Kentucky Air Guard security forces train with Louisville Metro Police

Story by Master Sgt. Phil Speck, 123rd Airlift Wing Public Affairs

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Staff Sgt. Joseph Howell (right), a combat arms trainer for the 123rd Security Forces Squadron, and Senior Airman Charles Henderson, a security forces fire team member, clear a stairwell at the Kentucky Air National Guard Base in Louisville, Ky., as a Louisville Metropolitan Police Department SWAT Team member provides instruction during a joint training exercise Jan. 13, 2014. The training is designed to enhance cooperation and interoperability between the Air Guardsmen and civilian police officers. (U.S. Air National Guard photo by Master Sgt. Phil Speck)

KENTUCKY AIR NATIONAL GUARD BASE, LOUISVILLE, Ky. – Airmen from the 123rd Security Forces Squadron conducted bilateral training with members of the Louisville Metropolitan Police Department’s Special Weapons and Tactics Team here Jan. 14, focusing on tactics, techniques and procedures used to defeat an attack by armed assailants.

More than 50 Louisville SWAT members divided into teams to train with the security forces Airmen, according to Tech. Sgt. Craig Davis, non-commissioned officer-in-charge of Combat Arms for the 123rd Security Forces Squadron. The officers and Airmen then worked together to stop a simulated gunman who was firing on base personnel as part of an “active-shooter” exercise.

After the exercise ended, the Airmen and officers covered additional training areas such as building approaches, room clearing and stairwell clearing.

Davis said the training was an excellent learning experience for both parties.

“LMPD really enjoyed their time out here,” he said. “They weren’t aware of our capabilities, but they walked away confident and with a better appreciation of them, knowing we can work together in potential emergencies in the future.”

Lt. Col. George Imorde, commander of the 123rd Security Forces Squadron, hopes to conduct more bilateral training in the future to strengthen the two units’ interoperability.

“Bilateral training is not something we get to do very often, but we need to do it to establish the relationship between military and civilian law enforcement elements,” he said. “Each unit gets to share their tactics, techniques and procedures. The real benefit is the relationship-building, because there are many emergency scenarios that might occur on military installations requiring a local law enforcement response.”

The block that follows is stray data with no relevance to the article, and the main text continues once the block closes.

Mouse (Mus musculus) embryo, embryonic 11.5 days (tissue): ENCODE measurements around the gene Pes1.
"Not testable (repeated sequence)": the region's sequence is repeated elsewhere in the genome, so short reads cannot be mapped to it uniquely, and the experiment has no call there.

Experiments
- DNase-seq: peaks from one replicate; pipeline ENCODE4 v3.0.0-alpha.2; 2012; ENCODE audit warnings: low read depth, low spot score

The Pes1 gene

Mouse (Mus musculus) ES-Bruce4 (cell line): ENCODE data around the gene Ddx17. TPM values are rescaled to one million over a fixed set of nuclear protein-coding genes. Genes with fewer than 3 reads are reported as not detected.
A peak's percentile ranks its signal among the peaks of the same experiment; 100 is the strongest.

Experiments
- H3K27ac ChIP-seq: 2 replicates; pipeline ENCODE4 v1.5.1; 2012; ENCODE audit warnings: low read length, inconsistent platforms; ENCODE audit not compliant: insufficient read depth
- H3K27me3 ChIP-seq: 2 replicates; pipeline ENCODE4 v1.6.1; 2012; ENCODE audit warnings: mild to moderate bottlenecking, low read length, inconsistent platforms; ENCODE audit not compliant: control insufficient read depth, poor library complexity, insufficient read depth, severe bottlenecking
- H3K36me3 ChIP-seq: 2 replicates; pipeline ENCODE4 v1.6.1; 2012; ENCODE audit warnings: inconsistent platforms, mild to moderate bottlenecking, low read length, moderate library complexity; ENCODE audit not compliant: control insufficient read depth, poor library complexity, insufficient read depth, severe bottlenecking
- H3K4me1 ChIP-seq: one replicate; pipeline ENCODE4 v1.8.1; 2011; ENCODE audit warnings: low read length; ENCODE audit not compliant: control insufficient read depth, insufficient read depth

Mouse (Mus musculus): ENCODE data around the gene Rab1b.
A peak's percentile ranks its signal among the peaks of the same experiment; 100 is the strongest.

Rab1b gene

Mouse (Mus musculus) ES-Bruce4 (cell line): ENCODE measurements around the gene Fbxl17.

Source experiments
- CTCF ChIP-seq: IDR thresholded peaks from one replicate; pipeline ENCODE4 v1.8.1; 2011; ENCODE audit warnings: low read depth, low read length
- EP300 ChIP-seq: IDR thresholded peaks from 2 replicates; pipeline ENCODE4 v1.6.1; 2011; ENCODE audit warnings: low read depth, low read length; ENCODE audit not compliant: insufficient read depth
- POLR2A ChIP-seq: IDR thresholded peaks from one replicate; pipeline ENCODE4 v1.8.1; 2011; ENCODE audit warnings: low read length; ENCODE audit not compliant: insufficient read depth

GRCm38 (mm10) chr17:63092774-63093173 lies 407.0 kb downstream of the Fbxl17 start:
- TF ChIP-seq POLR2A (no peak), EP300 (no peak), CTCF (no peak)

One such scenario would be a real-world active-shooter incident, during which the Louisville police department’s SWAT Team would integrate with Airmen from the 123rd Security Forces Squadron to secure the installation, he noted.

“Active shooters have been increasing throughout the country, and it seems like (these incidents are) more prevalent these days,” said Lt. Brent Routzahn, the Louisville police department’s SWAT Team commander. “We came out to show how we conduct business on our side and to be on the same page with the Air Guard, so if an incident ever did happen on the base, we would be on the same page regarding how we are going to operate and be familiar with each other.”

Imorde said such familiarity can pay big dividends.

“Now, (Louisville police department officers) have seen a footprint behind our gates that they’ve never seen before. They know what we look like, they know where our buildings are, they are familiar with our property, they know who we are, and they understand our capabilities,” he said. “That’s important.

“The feedback from our military personnel was that it was invaluable training, and something they don’t get every day,” Imorde added. “Airmen attend courses to become a military law enforcement officer, and sometimes that training gets far removed from real-world application. To get this additional insight and experience keeps our members refreshed on the latest tactics, techniques and procedures.”

Master Sgt. Greg Myers, operations superintendent for the 123rd Security Forces Squadron, said his Airmen now have more knowledge they can use to enhance base security.

“What we did in this training is why people join security forces, and why people stay in security forces,” he said. “We are stronger now, and our protection capabilities for the installation have grown tremendously. All the way from the entry teams to the command-and-control aspects, if anything were to happen, we know how we’re going to work with LMPD when their officers arrive and how we will proceed. It enhances the force protection of the installation immediately.”

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